I remember getting my first personal training certification almost 20 years ago, back in 2004. It was during a time when I was recovering from knee surgeries and transitioning between NFL teams. That’s when I learned about the PHA method.
PHA stands for Peripheral Heart Action, and it completely changed the way I approached workouts. The concept is simple – alternate between upper and lower body exercises with minimal rest in between. This continuous flow of movement gets your heart pumping harder while engaging multiple muscle groups at once.
Now, at first glance, this might not sound like a big deal. But trust me, it is. You see, I was used to doing traditional workouts where I would perform a lift like back squats and then rest for several minutes before doing another set. It was great for building strength but did very little for my cardiovascular fitness.
When it came time for conditioning, we would head out to the football field for wind sprints. This was great for improving our cardio! However, when it came to building strength, these wind sprints fell short.
That’s where PHA comes in. It combines the best of both worlds by providing a workout that targets both strength and cardio. The structure of the moves ensures that one part of your body is working while another is resting, allowing you to accomplish a lot in a short amount of time. Instead of being limited by muscle fatigue, you’re only limited by your lung capacity.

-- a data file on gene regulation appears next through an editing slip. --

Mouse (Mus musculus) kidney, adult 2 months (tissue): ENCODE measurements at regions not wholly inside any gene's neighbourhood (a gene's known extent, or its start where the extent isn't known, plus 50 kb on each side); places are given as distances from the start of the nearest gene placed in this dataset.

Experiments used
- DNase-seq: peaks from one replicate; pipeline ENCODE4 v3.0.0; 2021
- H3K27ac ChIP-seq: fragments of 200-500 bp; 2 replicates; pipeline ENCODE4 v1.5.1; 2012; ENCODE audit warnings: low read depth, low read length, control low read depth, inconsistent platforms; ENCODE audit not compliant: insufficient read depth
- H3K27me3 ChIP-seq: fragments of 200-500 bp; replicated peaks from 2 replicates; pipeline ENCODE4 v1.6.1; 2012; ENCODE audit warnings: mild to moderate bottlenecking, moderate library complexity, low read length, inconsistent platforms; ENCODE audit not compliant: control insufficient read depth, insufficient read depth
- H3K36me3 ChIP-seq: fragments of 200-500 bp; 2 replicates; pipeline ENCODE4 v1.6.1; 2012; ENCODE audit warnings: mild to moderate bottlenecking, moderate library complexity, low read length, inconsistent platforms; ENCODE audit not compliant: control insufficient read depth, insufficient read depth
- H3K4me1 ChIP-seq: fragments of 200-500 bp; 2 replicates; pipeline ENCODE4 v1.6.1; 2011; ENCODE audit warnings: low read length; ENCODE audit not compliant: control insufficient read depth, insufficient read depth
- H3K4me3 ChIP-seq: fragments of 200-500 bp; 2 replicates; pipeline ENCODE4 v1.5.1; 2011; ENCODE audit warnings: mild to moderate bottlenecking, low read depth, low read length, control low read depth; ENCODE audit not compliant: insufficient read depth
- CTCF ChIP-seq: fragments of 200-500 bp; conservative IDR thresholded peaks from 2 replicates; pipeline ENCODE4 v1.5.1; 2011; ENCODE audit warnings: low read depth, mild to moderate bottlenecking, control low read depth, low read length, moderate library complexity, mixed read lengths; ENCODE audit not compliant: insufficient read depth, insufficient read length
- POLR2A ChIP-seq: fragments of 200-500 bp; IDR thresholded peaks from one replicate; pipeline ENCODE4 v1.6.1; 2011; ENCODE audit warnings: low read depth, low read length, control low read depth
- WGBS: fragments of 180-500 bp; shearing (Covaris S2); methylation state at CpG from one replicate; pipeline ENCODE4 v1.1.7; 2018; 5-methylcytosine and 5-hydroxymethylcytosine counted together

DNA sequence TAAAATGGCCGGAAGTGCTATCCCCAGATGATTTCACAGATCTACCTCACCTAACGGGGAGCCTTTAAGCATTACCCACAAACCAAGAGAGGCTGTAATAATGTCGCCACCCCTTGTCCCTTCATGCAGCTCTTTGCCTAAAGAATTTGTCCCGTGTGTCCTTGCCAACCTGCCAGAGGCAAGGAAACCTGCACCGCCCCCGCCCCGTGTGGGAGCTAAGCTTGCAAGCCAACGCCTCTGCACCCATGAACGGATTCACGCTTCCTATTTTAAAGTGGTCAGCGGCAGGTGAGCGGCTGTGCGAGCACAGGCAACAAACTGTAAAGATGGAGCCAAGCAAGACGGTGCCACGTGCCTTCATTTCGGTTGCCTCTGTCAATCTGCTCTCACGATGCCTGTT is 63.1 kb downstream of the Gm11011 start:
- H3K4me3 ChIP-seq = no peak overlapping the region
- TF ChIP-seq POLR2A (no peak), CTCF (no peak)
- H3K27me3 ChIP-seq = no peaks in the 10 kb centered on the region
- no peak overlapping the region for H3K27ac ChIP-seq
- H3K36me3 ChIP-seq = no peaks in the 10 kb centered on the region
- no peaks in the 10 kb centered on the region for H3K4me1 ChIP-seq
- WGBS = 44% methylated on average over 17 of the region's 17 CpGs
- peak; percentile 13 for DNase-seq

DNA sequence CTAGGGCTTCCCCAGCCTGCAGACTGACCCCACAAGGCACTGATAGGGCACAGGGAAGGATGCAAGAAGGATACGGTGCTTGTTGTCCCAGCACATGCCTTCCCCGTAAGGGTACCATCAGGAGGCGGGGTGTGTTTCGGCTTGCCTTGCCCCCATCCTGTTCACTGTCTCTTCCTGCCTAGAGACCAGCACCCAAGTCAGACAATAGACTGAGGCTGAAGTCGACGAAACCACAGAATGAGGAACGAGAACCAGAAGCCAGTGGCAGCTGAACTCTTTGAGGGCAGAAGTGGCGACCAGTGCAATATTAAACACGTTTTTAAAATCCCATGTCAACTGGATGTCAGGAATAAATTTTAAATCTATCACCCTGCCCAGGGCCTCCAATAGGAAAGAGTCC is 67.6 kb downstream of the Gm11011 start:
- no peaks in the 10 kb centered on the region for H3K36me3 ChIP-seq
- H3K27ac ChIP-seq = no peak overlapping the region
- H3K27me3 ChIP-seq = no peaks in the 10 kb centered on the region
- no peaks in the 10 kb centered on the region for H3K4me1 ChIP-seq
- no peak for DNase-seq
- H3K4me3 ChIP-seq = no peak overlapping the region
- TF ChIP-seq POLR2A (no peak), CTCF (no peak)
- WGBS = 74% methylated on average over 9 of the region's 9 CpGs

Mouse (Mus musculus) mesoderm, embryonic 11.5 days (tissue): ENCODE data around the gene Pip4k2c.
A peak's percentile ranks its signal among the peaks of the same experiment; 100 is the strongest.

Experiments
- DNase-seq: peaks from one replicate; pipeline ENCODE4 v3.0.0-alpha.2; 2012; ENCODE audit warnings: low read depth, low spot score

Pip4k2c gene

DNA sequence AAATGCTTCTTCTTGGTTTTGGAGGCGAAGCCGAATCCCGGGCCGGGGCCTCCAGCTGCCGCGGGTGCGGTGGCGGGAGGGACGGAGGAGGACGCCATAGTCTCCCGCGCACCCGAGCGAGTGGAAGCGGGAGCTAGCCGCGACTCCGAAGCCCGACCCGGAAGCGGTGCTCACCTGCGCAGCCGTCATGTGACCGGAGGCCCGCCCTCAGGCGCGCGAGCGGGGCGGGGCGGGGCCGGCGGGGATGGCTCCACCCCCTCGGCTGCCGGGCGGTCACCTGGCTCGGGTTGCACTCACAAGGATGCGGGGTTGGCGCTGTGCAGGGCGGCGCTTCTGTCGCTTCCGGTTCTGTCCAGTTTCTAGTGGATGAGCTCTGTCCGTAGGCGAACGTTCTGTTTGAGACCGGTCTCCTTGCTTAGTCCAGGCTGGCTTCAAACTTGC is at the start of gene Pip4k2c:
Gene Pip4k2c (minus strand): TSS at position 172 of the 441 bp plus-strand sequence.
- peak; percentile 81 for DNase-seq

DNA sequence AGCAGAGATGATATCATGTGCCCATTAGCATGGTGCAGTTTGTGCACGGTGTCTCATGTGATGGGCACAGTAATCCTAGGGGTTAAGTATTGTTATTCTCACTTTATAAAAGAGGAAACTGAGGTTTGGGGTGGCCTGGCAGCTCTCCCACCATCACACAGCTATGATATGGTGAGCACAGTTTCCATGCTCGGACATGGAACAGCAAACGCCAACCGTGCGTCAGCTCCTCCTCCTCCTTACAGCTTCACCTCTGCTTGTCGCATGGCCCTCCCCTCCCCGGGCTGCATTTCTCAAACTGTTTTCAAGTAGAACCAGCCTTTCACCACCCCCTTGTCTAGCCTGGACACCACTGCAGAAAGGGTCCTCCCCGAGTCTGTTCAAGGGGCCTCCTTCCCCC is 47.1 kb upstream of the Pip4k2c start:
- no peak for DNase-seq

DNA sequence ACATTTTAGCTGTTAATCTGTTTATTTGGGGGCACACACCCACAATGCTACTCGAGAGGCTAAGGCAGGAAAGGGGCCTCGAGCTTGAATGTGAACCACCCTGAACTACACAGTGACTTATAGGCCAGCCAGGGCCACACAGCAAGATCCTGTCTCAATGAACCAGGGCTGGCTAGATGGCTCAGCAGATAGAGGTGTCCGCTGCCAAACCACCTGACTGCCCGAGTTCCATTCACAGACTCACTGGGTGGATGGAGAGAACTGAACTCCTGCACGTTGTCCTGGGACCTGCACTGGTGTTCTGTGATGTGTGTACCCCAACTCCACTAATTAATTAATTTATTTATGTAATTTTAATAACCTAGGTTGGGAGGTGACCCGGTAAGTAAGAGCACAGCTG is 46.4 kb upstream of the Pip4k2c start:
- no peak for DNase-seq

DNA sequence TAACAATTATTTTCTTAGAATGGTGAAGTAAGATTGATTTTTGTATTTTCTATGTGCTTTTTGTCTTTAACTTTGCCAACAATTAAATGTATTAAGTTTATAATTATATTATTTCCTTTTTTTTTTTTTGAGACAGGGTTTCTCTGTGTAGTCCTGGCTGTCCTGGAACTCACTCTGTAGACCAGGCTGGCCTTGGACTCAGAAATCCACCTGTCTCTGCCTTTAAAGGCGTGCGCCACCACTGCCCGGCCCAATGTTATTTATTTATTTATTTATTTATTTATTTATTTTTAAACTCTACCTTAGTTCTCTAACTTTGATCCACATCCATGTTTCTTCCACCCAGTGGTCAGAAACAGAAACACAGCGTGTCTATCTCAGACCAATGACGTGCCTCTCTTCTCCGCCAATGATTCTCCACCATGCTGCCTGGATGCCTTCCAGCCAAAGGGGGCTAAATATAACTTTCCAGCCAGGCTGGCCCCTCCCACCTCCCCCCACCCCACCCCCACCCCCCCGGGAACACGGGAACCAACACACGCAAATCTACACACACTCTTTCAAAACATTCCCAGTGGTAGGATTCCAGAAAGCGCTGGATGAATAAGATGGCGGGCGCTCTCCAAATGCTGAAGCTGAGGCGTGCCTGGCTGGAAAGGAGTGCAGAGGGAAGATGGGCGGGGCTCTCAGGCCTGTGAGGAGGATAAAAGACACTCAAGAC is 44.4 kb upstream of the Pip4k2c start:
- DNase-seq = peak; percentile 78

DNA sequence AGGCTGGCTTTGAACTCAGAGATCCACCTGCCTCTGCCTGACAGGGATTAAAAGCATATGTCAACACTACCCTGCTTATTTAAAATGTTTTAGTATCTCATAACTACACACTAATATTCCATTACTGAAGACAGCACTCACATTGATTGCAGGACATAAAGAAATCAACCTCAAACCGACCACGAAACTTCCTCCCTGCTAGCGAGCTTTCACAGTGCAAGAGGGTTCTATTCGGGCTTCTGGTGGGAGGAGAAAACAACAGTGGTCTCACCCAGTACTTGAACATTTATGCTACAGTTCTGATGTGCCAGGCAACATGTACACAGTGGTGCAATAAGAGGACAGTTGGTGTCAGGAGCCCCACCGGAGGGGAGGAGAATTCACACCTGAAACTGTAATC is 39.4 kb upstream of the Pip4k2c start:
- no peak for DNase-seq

And now, I’ve taken the PHA method, and adapted it specifically for use with kettlebells – so that you can get even better results, and get even more work done in less time!
Here’s an example workout from our upcoming challenge: perform as many reps as you can of each exercise in 30 seconds. Rest minimally between moves and flow seamlessly from one exercise to the next without putting the kettlebell down. Complete 3 rounds in total:
- One-arm kettlebell press (right side)
- Kettlebell rack split squats (right side)
- One-arm kettlebell swing (level 1) / 5 one-arm kettlebell snatches (level 2) – right side
- One-arm kettlebell press (left side)
- Kettlebell rack split squats (left side)
- One-arm kettlebell swing (level 1) / 5 one-arm kettlebell snatches (level 2) – left side
Give this workout a try! You’ll be amazed at how challenging it is and how much work you can accomplish in such a short amount of time. And if you like it, you don’t want to miss out on our upcoming 28-day Kettlebell PHA Challenge 2.0! Details and sign up at the link below:
–>> KB-PHA 2.0
Rooting for your success —
— Forest Vance @ KettlebellBasics.net